It is another feature of the optical sensor of the present invention that, in its preferred embodiment, the thin film sensor probe employs a graded index lens to ~93/0~59 PCT/US92/07~3 couple light efficiently between the single optical fiber and a collection fiber.
It is yet another feature of the optical sensor of the present invention that a reference detector is utilized which continually monitors the output intensity of the light sources as they are sequentially transmitted to the sensor probe in order to provide continuous compensation to a sample detector with respect to fluctuations in output intensity of the light sources. It is still another feature of the optical sensor of the present invention that, in its preferred embodiment, a beam splitter is utilized which includes graded index optical lenses for transmitting twin components of light each including light at the two distinct wavelengths to the reference detector and the sample detector.
In accordance with the present invention, a dual wavelength optical sensor for measuring the optical characteristics of sensing films which are responsive to a particular quantity to be measured is provided. The optical sensor includes light source means for producing light outputs at two distinct wavelengths and transmitting twin components of light to first and second outputs, the twin components of light including light at each of the two distinct wavelengths. A time-shared optical fiber receives the two distinct wavelengths of light from the first output of the light source means and carries the two distinct wavelengths of light on a time-shared basis to a sensor probe. The sensor probe transmits the two distinct wavelengths of light to and from a thin sensing film associated with the sensor probe which is responsive to the quantity to be measured. Additionally, the two - distinct wavelengths of light are selected so that the thin sensing film is responsive to each distinct wavelength. Detecting means receives the two distinct wavelengths of light transmitted from the thin sensing film and measures the optical characteristics of the thin sensing film in response to each of the two distinct wavelengths of light. Reference means receives the two distinct wavelengths of light from the second output of the light source means and monitors the output intensity of the light source means in order to provide continuous compensation to the detecting means with respect to fluctuations in the output intensity of the light source means. Finally, means are provided for combining the measurements of the optical characteristics of the thin sensing film in response to each of the two distinct wavelengths in order to provide measurements which account for changes in the optical properties of the thin sensing film.
In a broad aspect, therefore, the present invention relates to a dual wavelength optical sensor for measuring chemical properties of a particular quantity comprising: a sensor probe including a thin sensing film whose optical characteristics are responsive to the chemical properties of the quantity at at least two distinct wavelengths of light in such a way that when the responses to the at least two distinct wavelengths are combined, a self-calibrated measurement of the measured chemical properties is provided;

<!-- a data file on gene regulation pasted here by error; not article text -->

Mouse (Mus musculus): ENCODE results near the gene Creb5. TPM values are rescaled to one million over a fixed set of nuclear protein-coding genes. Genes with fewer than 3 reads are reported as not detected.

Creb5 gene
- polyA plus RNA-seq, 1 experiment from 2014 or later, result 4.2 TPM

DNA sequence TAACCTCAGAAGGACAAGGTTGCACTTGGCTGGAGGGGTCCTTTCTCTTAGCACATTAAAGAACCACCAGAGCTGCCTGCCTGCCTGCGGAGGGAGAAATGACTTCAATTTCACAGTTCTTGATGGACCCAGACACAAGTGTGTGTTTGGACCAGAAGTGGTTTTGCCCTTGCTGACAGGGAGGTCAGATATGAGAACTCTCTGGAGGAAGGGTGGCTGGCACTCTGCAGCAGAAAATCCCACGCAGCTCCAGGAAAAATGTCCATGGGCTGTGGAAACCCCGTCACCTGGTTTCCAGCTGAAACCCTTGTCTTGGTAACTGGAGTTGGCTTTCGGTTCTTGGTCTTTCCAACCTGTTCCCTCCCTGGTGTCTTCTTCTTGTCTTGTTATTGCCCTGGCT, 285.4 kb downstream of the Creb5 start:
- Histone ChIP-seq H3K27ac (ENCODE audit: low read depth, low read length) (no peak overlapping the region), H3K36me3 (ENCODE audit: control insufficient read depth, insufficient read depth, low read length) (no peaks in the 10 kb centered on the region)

light source means for generating the at least two distinct wavelengths of light, and a single optical fiber for carrying the light from the light source means to the sensor probe; sample detecting means receiving the light from the sensor probe after it has passed to and from the thin sensing film and producing light intensity readings for the at least two distinct wavelengths of light; and output means for combining the light intensity readings from the sample detecting means to produce the self-calibrated measurement which accounts for changes in the optical characteristics of the thin sensing film that otherwise contribute to instability in the sensor response.
A

6(a) In another broad aspect, the present invention relates to a method of measuring chemical properties of a particular quantity based on the optical characteristics of thin sensing films which are responsive to at least two distinct wavelengths of light, the method comprising: producing light at the at least two distinct wavelengths;- conveying the light through a single optical fiber to a thin sensing film;
subjecting the thin sensing film to the chemical properties to be measured to produce responsive optical characteristics at the at least two distinct wavelengths which, when combined, provide a self-calibrated measurement of the chemical properties being measured; receiving the at least two distinct wavelengths of light from the thin sensing film and measuring the optical characteristics of the thin sensing film in response to the at least two distinct wavelengths of light; and combining the measurements of the optical characteristics of the thin sensing film for providing the self-calibrated measurement which accounts for changes in the optical characteristics of the thin sensing film that otherwise contribute to instability in the sensing response.